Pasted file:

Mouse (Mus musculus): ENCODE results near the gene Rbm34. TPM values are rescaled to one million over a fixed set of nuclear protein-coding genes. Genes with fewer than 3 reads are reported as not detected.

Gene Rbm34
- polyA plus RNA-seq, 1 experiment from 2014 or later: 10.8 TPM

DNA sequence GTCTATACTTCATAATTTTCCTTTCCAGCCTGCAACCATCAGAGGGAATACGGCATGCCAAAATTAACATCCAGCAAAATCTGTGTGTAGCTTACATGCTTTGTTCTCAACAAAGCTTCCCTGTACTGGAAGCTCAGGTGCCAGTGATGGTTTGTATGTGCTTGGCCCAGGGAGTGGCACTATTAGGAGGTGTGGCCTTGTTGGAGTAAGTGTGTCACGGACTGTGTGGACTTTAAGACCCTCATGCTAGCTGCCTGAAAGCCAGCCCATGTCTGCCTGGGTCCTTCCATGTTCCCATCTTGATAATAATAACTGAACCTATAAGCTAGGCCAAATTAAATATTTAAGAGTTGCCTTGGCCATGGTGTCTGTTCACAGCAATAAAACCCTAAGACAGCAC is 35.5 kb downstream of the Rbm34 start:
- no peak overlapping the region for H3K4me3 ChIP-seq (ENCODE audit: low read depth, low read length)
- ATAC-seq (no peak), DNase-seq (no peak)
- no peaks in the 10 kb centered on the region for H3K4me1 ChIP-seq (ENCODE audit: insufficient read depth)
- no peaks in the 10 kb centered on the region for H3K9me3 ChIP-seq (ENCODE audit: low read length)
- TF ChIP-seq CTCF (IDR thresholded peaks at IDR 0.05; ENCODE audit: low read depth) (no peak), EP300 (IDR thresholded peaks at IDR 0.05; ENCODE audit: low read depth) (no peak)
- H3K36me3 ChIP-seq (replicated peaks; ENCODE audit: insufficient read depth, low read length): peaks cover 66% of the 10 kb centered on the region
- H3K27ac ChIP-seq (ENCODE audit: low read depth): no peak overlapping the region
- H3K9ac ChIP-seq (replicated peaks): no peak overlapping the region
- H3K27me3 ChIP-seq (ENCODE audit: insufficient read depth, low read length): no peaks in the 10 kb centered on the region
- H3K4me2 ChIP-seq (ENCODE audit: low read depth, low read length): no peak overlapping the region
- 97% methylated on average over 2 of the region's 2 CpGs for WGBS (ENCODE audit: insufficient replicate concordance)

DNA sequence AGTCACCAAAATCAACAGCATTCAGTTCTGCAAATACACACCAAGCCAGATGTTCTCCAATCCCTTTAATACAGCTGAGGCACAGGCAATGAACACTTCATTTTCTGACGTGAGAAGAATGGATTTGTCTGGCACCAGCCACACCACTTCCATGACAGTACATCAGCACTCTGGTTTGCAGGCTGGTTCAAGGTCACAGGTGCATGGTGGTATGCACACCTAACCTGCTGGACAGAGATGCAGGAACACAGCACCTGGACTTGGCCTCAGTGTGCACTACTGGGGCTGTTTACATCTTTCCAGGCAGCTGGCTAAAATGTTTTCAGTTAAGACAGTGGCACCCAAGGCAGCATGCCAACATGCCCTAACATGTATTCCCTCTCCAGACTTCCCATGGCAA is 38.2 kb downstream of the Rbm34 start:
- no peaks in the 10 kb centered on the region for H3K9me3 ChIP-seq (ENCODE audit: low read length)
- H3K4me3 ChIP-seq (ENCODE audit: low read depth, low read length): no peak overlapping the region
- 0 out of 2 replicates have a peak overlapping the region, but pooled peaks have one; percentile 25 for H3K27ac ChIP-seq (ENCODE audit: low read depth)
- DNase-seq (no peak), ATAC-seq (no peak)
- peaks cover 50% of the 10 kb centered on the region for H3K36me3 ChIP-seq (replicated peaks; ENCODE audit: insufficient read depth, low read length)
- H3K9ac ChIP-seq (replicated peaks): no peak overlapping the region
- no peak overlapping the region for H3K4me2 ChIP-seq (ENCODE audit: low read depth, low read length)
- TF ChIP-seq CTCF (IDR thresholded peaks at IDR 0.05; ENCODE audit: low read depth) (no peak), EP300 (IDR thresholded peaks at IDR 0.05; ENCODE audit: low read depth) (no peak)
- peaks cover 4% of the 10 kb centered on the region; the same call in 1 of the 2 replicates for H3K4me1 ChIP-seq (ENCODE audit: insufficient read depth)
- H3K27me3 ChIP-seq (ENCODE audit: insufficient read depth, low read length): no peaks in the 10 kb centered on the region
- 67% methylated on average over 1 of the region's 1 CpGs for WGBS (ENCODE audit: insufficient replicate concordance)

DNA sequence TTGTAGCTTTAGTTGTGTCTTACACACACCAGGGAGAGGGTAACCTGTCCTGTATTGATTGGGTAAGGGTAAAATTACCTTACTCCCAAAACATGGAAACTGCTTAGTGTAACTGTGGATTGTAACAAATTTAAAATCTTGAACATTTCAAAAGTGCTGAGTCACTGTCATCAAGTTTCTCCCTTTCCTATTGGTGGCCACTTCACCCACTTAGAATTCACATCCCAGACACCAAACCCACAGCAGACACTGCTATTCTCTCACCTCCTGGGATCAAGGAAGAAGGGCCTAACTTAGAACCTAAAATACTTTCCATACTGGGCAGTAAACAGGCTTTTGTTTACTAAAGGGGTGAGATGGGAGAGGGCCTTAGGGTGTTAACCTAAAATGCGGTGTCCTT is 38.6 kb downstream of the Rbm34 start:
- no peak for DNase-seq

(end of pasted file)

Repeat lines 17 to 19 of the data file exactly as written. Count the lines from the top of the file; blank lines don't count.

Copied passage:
- no peaks in the 10 kb centered on the region for H3K9me3 ChIP-seq (ENCODE audit: low read length)
- H3K4me3 ChIP-seq (ENCODE audit: low read depth, low read length): no peak overlapping the region
- 0 out of 2 replicates have a peak overlapping the region, but pooled peaks have one; percentile 25 for H3K27ac ChIP-seq (ENCODE audit: low read depth)